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Is National Storage Affiliates Trust (NSA) A Good Stock To Buy?

Reymerlyn Martin

Based on the fact that hedge funds have collectively under-performed the market for several years, it would be easy to assume that their stock picks simply aren't very good. However, our research shows this not to be the case. In fact, when it comes to their very top picks collectively, they show a strong ability to pick winning stocks. This year hedge funds' top 20 stock picks easily bested the broader market, at 18.7% compared to 12.1%, despite there being a few duds in there like Berkshire Hathaway (even their collective wisdom isn't perfect). The results show that there is plenty of merit to imitating the collective wisdom of top investors.

National Storage Affiliates Trust (NYSE:NSA) was in 16 hedge funds' portfolios at the end of March. NSA investors should be aware of a decrease in support from the world's most elite money managers recently. There were 17 hedge funds in our database with NSA positions at the end of the previous quarter. Our calculations also showed that NSA isn't among the 30 most popular stocks among hedge funds.

Hedge funds' reputation as shrewd investors has been tarnished in the last decade as their hedged returns couldn't keep up with the unhedged returns of the market indices. Our research has shown that hedge funds' small-cap stock picks managed to beat the market by double digits annually between 1999 and 2016, but the margin of outperformance has been declining in recent years. Nevertheless, we were still able to identify in advance a select group of hedge fund holdings that outperformed the market by 40 percentage points since May 2014 through May 30, 2019 (see the details here). We were also able to identify in advance a select group of hedge fund holdings that underperformed the market by 10 percentage points annually between 2006 and 2017. Interestingly the margin of underperformance of these stocks has been increasing in recent years. Investors who are long the market and short these stocks would have returned more than 27% annually between 2015 and 2017. We have been tracking and sharing the list of these stocks since February 2017 in our quarterly newsletter.

David Harding

We're going to review the key hedge fund action encompassing National Storage Affiliates Trust (NYSE:NSA).

What does smart money think about National Storage Affiliates Trust (NYSE:NSA)?

At the end of the first quarter, a total of 16 of the hedge funds tracked by Insider Monkey held long positions in this stock, a change of -6% from the fourth quarter of 2018. The graph below displays the number of hedge funds with bullish position in NSA over the last 15 quarters. With hedge funds' positions undergoing their usual ebb and flow, there exists an "upper tier" of key hedge fund managers who were upping their holdings significantly (or already accumulated large positions).

NSA_jun2019

According to Insider Monkey's hedge fund database, Renaissance Technologies, managed by Jim Simons, holds the number one position in National Storage Affiliates Trust (NYSE:NSA). Renaissance Technologies has a $41.3 million position in the stock, comprising less than 0.1%% of its 13F portfolio. Coming in second is David Harding of Winton Capital Management, with a $18.6 million position; 0.4% of its 13F portfolio is allocated to the company. Other hedge funds and institutional investors that are bullish comprise Israel Englander's Millennium Management, Peter Rathjens, Bruce Clarke and John Campbell's Arrowstreet Capital and Ken Griffin's Citadel Investment Group.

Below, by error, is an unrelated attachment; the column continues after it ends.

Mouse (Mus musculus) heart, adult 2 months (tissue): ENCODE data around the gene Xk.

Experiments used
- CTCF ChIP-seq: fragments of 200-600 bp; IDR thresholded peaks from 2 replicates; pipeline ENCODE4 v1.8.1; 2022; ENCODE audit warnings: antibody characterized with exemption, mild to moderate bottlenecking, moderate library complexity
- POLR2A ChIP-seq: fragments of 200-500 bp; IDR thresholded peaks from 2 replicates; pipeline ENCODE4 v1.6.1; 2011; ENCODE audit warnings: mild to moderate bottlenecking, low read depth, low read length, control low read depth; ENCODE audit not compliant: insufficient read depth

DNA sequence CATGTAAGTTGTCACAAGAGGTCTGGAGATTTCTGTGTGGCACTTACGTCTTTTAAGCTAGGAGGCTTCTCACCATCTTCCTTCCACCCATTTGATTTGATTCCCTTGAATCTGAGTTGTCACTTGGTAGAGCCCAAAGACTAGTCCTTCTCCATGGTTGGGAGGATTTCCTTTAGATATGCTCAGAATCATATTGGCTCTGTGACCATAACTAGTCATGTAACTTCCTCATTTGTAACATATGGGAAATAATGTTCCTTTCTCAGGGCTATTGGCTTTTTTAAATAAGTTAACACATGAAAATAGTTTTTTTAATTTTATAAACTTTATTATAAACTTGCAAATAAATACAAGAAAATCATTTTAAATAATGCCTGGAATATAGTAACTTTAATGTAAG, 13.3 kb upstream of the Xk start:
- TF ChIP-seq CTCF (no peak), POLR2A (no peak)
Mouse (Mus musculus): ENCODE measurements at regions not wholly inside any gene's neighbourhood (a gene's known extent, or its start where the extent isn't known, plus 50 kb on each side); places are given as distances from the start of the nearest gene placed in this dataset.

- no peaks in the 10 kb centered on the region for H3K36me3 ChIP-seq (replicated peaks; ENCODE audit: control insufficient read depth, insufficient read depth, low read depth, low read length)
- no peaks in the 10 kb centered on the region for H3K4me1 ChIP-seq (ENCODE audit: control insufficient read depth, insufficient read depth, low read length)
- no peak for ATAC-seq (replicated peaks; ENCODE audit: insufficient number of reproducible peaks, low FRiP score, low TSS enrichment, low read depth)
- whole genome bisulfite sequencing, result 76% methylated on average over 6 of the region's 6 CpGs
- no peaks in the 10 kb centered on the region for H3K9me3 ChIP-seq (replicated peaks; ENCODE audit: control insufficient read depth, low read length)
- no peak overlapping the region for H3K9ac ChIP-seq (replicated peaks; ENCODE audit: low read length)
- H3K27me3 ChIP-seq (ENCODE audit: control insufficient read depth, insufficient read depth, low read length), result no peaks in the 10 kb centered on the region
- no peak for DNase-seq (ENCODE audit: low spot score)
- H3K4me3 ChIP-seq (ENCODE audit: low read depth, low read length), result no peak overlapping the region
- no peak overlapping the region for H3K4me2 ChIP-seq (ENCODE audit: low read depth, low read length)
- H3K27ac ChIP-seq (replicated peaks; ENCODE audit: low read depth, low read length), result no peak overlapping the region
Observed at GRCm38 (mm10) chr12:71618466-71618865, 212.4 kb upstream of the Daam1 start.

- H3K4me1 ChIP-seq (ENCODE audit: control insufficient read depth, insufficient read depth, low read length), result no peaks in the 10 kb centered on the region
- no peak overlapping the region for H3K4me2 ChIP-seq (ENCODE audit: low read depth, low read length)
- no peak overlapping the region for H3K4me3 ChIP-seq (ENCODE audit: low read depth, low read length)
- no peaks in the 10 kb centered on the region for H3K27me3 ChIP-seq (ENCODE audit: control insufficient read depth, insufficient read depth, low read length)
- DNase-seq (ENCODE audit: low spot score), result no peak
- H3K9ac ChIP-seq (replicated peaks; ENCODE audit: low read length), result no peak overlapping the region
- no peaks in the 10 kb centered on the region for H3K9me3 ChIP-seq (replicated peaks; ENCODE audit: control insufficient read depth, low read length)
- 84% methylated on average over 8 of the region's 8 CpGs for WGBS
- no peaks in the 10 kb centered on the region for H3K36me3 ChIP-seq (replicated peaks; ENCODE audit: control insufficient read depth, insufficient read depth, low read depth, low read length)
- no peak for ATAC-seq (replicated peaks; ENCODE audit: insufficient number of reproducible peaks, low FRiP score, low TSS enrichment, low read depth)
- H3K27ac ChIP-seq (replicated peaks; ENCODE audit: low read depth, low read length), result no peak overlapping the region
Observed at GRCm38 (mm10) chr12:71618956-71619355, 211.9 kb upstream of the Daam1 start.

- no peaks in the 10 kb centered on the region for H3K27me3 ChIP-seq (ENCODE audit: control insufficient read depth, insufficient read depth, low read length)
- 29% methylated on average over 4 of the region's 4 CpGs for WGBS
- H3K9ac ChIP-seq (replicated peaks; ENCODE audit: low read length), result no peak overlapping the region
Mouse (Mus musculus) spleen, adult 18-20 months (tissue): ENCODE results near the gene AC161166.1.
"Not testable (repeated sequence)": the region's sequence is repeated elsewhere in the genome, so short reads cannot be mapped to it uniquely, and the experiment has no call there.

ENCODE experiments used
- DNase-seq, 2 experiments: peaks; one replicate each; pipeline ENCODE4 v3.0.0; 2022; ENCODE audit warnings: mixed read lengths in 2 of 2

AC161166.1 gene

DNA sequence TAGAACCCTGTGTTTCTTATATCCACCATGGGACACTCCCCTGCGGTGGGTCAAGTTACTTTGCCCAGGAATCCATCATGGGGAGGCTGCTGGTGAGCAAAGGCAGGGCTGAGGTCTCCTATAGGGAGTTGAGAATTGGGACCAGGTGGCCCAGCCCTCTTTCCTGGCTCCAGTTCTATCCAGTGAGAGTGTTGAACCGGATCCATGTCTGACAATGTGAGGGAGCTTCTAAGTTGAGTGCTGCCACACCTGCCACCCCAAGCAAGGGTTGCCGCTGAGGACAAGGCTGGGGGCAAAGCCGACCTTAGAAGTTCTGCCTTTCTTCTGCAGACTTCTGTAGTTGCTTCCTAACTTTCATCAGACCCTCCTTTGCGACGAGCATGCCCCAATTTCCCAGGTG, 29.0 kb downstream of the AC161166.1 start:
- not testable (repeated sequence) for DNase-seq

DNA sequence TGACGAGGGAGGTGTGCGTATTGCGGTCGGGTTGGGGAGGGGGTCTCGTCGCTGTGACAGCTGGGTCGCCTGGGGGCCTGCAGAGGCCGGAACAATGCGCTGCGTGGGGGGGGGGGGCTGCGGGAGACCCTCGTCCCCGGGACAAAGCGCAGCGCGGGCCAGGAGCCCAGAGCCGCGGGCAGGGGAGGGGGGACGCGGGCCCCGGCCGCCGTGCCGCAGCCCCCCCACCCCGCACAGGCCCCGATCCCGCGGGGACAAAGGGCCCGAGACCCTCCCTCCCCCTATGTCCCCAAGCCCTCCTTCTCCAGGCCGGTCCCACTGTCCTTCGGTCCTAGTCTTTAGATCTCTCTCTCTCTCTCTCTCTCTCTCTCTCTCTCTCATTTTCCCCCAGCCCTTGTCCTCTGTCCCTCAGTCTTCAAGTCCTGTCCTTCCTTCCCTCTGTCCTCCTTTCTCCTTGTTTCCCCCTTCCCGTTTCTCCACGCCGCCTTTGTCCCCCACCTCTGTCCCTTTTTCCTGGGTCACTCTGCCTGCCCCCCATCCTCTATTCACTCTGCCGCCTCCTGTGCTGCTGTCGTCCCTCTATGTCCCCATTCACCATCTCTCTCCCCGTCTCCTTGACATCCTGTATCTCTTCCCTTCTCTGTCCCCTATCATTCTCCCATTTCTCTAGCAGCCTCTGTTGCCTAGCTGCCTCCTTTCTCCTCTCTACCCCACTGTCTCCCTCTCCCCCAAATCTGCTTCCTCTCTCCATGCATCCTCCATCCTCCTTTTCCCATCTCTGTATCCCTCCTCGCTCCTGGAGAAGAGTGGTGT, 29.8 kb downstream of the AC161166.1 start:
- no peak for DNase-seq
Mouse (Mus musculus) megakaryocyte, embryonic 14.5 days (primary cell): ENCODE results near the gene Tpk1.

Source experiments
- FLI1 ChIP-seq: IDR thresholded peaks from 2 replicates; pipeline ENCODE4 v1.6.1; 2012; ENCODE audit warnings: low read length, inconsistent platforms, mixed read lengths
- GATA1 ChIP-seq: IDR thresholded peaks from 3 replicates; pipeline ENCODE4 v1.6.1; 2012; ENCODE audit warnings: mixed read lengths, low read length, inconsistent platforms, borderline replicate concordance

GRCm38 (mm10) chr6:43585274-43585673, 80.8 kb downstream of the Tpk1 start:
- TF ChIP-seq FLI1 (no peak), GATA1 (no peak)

Seeing as National Storage Affiliates Trust (NYSE:NSA) has faced falling interest from the smart money, we can see that there lies a certain "tier" of funds that slashed their positions entirely heading into Q3. At the top of the heap, Matthew Hulsizer's PEAK6 Capital Management dumped the largest stake of the 700 funds tracked by Insider Monkey, valued at close to $1.3 million in stock, and Benjamin A. Smith's Laurion Capital Management was right behind this move, as the fund sold off about $0.3 million worth. These transactions are important to note, as aggregate hedge fund interest dropped by 1 funds heading into Q3.

Let's now take a look at hedge fund activity in other stocks - not necessarily in the same industry as National Storage Affiliates Trust (NYSE:NSA) but similarly valued. These stocks are Harsco Corporation (NYSE:HSC), Hovnanian Enterprises, Inc. (NYSE:HOV), Blucora Inc (NASDAQ:BCOR), and Opko Health Inc. (NASDAQ:OPK). This group of stocks' market caps match NSA's market cap.

[table] Ticker, No of HFs with positions, Total Value of HF Positions (x1000), Change in HF Position HSC,19,102389,-5 HOV,3,3359,-6 BCOR,12,137883,1 OPK,13,21755,-2 Average,11.75,66347,-3 [/table]

View table here if you experience formatting issues.

As you can see these stocks had an average of 11.75 hedge funds with bullish positions and the average amount invested in these stocks was $66 million. That figure was $94 million in NSA's case. Harsco Corporation (NYSE:HSC) is the most popular stock in this table. On the other hand Hovnanian Enterprises, Inc. (NYSE:HOV) is the least popular one with only 3 bullish hedge fund positions. National Storage Affiliates Trust (NYSE:NSA) is not the most popular stock in this group but hedge fund interest is still above average. Our calculations showed that top 20 most popular stocks among hedge funds returned 6.2% in Q2 through June 19th and outperformed the S&P 500 ETF (SPY) by nearly 3 percentage points. Hedge funds were also right about betting on NSA, though not to the same extent, as the stock returned 4.9% during the same time frame and outperformed the market as well.

Disclosure: None. This article was originally published at Insider Monkey.

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